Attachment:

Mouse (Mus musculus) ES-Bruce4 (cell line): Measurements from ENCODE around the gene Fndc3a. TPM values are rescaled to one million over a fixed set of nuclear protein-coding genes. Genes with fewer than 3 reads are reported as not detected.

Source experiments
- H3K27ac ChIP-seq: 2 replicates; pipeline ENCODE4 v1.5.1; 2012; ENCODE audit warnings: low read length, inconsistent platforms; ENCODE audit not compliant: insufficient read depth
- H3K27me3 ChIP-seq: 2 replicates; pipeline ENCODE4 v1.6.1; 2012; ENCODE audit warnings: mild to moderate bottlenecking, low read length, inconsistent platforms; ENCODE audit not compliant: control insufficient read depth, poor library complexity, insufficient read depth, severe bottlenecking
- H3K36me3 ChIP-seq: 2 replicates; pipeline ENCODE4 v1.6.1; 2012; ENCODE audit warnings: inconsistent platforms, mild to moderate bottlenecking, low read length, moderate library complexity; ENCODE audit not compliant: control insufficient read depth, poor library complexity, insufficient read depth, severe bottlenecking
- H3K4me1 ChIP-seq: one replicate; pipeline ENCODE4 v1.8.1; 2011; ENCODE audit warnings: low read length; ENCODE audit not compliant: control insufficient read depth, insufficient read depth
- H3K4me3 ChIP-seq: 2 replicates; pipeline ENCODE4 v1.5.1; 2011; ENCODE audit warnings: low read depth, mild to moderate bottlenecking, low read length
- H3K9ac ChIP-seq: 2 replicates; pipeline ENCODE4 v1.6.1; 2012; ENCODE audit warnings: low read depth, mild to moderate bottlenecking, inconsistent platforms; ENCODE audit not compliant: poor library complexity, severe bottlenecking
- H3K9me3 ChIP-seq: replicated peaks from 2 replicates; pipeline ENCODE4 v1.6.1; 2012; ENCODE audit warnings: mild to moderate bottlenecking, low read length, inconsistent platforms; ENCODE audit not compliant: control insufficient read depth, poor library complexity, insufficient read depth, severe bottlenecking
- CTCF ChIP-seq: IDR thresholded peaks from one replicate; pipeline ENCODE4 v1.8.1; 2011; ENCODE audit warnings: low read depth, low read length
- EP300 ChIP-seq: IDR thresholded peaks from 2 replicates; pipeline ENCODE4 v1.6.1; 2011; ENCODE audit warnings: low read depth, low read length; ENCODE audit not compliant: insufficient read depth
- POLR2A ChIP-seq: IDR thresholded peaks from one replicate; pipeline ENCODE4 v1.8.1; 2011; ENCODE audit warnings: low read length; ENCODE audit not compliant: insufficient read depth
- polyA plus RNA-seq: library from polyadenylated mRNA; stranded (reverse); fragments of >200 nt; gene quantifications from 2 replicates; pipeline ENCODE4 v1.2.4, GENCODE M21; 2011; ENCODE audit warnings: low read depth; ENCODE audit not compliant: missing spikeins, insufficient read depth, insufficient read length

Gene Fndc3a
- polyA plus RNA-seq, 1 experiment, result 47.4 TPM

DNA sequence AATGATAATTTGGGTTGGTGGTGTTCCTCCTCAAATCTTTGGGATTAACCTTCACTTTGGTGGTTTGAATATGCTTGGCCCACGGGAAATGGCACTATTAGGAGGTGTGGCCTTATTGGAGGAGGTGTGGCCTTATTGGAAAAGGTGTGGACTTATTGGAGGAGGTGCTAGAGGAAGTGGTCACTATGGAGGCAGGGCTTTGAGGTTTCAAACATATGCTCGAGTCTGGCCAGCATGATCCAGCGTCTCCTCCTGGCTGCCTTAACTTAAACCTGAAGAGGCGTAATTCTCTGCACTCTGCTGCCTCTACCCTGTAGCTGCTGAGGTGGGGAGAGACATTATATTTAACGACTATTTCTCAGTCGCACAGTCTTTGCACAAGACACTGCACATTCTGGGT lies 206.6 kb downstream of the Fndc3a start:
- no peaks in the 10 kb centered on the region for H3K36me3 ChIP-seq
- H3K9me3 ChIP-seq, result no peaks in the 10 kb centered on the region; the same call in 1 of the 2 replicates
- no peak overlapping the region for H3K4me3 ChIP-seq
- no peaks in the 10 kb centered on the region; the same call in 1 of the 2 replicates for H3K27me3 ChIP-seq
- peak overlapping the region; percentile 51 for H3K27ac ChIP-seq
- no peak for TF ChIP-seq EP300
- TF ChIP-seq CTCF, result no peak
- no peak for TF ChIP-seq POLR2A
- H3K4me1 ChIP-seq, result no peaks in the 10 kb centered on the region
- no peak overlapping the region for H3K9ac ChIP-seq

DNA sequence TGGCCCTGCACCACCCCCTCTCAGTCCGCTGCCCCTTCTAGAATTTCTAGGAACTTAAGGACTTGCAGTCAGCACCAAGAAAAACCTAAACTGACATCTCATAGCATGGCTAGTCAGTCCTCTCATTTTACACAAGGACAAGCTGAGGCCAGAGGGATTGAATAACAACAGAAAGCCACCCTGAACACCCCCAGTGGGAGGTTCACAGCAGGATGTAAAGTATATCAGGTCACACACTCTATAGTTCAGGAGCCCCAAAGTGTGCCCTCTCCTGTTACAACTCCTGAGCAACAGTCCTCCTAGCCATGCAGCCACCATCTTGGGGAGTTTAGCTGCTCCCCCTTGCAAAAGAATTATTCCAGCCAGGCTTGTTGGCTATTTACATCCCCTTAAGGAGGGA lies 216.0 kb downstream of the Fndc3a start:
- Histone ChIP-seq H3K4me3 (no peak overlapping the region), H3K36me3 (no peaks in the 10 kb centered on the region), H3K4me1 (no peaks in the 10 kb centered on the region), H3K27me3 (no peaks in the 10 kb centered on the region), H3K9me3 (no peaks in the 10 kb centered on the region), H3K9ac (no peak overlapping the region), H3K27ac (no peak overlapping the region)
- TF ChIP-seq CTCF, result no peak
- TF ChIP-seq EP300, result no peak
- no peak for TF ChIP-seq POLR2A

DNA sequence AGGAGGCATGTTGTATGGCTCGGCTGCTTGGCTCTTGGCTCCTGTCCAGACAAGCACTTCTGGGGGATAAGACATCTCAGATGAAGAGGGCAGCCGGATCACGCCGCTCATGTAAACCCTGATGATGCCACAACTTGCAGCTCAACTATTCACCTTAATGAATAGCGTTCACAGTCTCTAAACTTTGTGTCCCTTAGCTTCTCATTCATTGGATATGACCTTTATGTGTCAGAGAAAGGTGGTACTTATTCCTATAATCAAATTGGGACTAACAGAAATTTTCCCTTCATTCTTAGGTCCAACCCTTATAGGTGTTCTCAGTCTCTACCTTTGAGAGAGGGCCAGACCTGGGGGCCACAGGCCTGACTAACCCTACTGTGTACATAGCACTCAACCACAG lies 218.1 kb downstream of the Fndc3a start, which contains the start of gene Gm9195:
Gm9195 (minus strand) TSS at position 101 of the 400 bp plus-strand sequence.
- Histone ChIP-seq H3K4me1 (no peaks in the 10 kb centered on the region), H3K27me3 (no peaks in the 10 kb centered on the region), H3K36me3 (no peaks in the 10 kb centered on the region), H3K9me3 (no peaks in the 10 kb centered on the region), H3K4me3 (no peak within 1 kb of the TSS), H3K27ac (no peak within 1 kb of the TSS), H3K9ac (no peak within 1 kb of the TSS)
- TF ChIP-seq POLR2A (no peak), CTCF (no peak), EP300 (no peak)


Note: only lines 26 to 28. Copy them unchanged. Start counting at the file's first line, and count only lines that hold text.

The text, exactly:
- no peak overlapping the region for H3K9ac ChIP-seq

DNA sequence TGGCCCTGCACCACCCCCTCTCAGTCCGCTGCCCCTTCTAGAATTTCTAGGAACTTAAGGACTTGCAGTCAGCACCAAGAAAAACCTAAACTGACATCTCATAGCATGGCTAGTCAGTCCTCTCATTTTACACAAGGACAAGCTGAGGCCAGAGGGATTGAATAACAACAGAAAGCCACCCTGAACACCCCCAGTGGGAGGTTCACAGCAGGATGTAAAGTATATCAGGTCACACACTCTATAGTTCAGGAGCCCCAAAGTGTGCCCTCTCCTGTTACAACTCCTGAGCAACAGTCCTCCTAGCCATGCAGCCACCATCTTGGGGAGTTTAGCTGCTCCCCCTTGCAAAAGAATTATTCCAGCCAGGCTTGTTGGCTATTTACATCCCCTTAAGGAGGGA lies 216.0 kb downstream of the Fndc3a start:
- Histone ChIP-seq H3K4me3 (no peak overlapping the region), H3K36me3 (no peaks in the 10 kb centered on the region), H3K4me1 (no peaks in the 10 kb centered on the region), H3K27me3 (no peaks in the 10 kb centered on the region), H3K9me3 (no peaks in the 10 kb centered on the region), H3K9ac (no peak overlapping the region), H3K27ac (no peak overlapping the region)